Newport council tours police, fire departments to evaluate facility needs amid growth

Newport officials look out the back window of the Newport Police Station Friday while on a tour to see first-hand department’s facility needs. From left are Councilman Bob Benedict, Councilman Danny Fornes, Mayor Dennis Barber, Police Chief Keith Lewis, Councilman Rhonda Shinn and Councilman David Heath.  (Mike Shutak photo)

NEWPORT — In an effort to determine and better understand long- and short-term needs, Newport officials are touring the town departments this summer.

The Newport Town Council, with Councilman Mark Eadie absent, held the first of a series of facility tours Friday, visiting the police and fire stations, both on Howard Boulevard. Police Chief Keith Lewis and Fire Chief Ben Whitley showed the council the facilities, pointing out improvement or repair projects recently completed or in the works, and those the chiefs want to undertake at some point.

Chief Lewis said the police station received “a lot of water damage” during Hurricane Florence in September 2018. While the hurricane only registered as a category 1 on the Saffir-Simpson hurricane scale, its size and slow movement resulted in massive amounts of rain and flooding.

“We didn’t notice (the water damage) immediately until the wallpaper started bubbling,” Chief Lewis said.

The water damage to the station led in significant mold problems, which were subsequently treated by contractors. Further, wall repairs were undertaken by town staff.  

“We still have electrical (wiring) that needs to be rerouted and run back up there,” Chief Lewis said, referring to the station attic.

Security improvements are also among the police department’s priorities for the station. Chief Lewis said surveillance equipment is limited, and the department has requested quotes for some upgrades.

The station is a converted bank building constructed in the 1980s, according to the chief. The building’s vault has been turned into evidence storage. Evidence is stored for different lengths of time, depending on the circumstances of a given case, after which it’s either disposed of or confiscated by the department.

“Ideally, this (storage) would be climate controlled,” the chief said.

The station building also has limited office space for the sworn officers. Chief Lewis said he wants to remove the existing separated desks in the area that serves as a squad room and replace them with a combined work area.

Newport council tours police, fire departments to evaluate facility needs amid growth

Newport council members examine the cracked and broken section of the Newport fire station’s driveway Friday while on a facility tour. (Mike Shutak photo)

While touring the departments, the council brought up the subject of vehicle rotation. The department currently requests vehicle replacements as needed, but councilmen Bob Benedict and David Heath expressed interest in having a regular replacement schedule for the police department.  

“I’d like to set it up so we can do this within the budget,” Mr. Benedict said.

Chief Lewis said leasing vehicles could allow them to replace more on a regular basis, but it would mean the department would have regular vehicle expenses in its budget.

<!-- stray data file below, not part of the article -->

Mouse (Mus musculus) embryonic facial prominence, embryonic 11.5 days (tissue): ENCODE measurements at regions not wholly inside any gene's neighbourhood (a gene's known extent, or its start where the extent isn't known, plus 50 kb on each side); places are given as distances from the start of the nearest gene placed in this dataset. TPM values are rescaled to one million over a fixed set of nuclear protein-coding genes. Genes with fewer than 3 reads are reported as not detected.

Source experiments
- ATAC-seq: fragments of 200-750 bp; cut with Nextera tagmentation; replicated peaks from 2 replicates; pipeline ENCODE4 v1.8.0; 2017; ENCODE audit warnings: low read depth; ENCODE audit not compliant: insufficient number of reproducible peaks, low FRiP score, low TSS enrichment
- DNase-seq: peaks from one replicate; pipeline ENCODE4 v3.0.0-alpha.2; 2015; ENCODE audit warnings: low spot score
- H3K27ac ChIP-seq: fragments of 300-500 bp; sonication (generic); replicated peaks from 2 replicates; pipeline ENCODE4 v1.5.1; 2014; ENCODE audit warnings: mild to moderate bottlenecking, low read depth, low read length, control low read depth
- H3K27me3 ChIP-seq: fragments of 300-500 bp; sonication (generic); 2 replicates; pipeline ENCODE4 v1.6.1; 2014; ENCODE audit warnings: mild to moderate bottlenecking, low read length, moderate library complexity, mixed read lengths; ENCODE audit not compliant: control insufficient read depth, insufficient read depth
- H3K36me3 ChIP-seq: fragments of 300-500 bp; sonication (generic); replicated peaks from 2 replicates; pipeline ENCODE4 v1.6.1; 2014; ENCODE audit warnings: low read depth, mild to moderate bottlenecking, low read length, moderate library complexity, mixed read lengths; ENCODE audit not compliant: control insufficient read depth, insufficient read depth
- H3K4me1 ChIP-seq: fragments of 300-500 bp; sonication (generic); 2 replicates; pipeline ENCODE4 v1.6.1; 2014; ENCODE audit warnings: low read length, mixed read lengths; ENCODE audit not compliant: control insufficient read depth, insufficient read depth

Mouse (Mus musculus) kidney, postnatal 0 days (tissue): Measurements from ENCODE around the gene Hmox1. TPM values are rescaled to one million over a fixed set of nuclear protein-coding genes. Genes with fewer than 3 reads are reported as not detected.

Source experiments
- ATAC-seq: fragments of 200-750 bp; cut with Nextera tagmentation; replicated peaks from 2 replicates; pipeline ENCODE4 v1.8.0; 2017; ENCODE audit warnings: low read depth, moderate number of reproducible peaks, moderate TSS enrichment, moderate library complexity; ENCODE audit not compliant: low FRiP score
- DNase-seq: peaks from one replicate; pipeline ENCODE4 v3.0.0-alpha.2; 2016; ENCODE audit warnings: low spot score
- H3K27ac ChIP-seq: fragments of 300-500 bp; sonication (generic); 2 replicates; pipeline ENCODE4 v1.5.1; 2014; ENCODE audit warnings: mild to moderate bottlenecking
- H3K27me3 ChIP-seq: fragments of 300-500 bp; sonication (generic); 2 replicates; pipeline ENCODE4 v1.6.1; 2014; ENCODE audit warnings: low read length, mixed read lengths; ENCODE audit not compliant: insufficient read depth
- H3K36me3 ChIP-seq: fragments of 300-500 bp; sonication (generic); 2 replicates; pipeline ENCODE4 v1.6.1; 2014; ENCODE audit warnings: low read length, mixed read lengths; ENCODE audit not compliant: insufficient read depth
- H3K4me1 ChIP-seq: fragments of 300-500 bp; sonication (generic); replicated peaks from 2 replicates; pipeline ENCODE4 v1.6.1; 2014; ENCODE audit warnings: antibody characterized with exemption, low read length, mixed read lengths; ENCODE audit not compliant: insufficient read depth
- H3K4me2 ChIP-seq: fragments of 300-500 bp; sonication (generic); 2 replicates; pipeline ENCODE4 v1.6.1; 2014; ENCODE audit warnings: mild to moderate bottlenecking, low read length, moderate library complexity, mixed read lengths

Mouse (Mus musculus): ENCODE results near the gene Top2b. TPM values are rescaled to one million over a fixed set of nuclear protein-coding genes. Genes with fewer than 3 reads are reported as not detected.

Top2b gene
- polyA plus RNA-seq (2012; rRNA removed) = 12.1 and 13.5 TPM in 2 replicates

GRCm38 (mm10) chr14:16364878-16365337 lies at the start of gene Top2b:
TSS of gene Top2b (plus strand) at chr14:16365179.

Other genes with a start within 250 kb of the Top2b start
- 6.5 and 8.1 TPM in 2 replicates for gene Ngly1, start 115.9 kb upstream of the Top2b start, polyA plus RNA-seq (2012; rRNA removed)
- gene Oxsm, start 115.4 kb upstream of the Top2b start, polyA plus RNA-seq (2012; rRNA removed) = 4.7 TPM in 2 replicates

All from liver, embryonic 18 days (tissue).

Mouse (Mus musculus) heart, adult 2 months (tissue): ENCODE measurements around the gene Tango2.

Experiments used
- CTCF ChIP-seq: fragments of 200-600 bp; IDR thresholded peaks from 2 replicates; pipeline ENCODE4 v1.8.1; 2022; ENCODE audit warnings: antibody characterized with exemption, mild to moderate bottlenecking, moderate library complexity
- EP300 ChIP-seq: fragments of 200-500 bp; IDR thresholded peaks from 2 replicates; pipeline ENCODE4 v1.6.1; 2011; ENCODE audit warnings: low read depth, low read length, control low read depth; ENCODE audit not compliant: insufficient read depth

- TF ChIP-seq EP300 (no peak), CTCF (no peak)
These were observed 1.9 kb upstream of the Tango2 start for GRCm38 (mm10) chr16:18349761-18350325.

Meanwhile, down the road at the fire station, Chief Whitley voiced his concerns about the facility’s front driveway. The pavement has developed large cracks from the engines and ambulances coming and going, and similar cracking has developed in the asphalt parking areas surrounding the sides and rear of the station, too.

The chief also pointed out where the wood on some of the station’s bay doorframes is coming loose and needs replacing. He said they have a state safety inspection scheduled for the department’s training facility, which is frequently used by Carteret Community College.

Much like at the police station, the firehouse has an issue with a lack of space. Chief Whitley said over the years, various rooms in the station have been reworked and repurposed.

“It’s gotten to the point if we have to add anything, something has to go,” he said.

The chief also said that the building is so old and out-of-compliance with current building regulations, if they begin renovating, they may end up having to bring the entire building up to code.

Town officials have discussed the possibility of building new police and fire stations in recent years. As a result, Chief Whitley said he’s reluctant to request extensive improvement or repairs.

However, Mr. Heath said some items, such as replacement equipment, can be transferred from the existing fire station to a new one. He also said improvements to the existing station wouldn’t go to waste because they’d find a new use for the existing building.

“If we built a new station, we’d still want to repurpose this building,” he said.

Mr. Eadie has previously suggested building a combined fire and police station. This is a setup Pine Knoll Shores officials have adopted with their public safety building and which Atlantic Beach is planning to adopt with the public safety and administration complex that town is constructing.  

Opinions on this option seem mixed, however.

Mr. Benedict said he’s not in favor of having a combined station building due to departments having different needs. Mr. Heath, however, liked the idea.

“It’s just more economic to build one building instead of two,” he said. “I just think it’s an option that should be economically explored.”

According to Mayor Dennis Barber, a major project like a new station isn’t going to happen soon.

“We’re not at the point now to make any decisions until we know more about the growth of Newport,” he said. “Right now, we need to take care of what we’ve got and wait for the intersection of Interstate 42. That will make a difference.”

 

Contact Mike Shutak at 252-723-7353, email mike@thenewstimes.com; or follow on Twitter at @mikesccnt.

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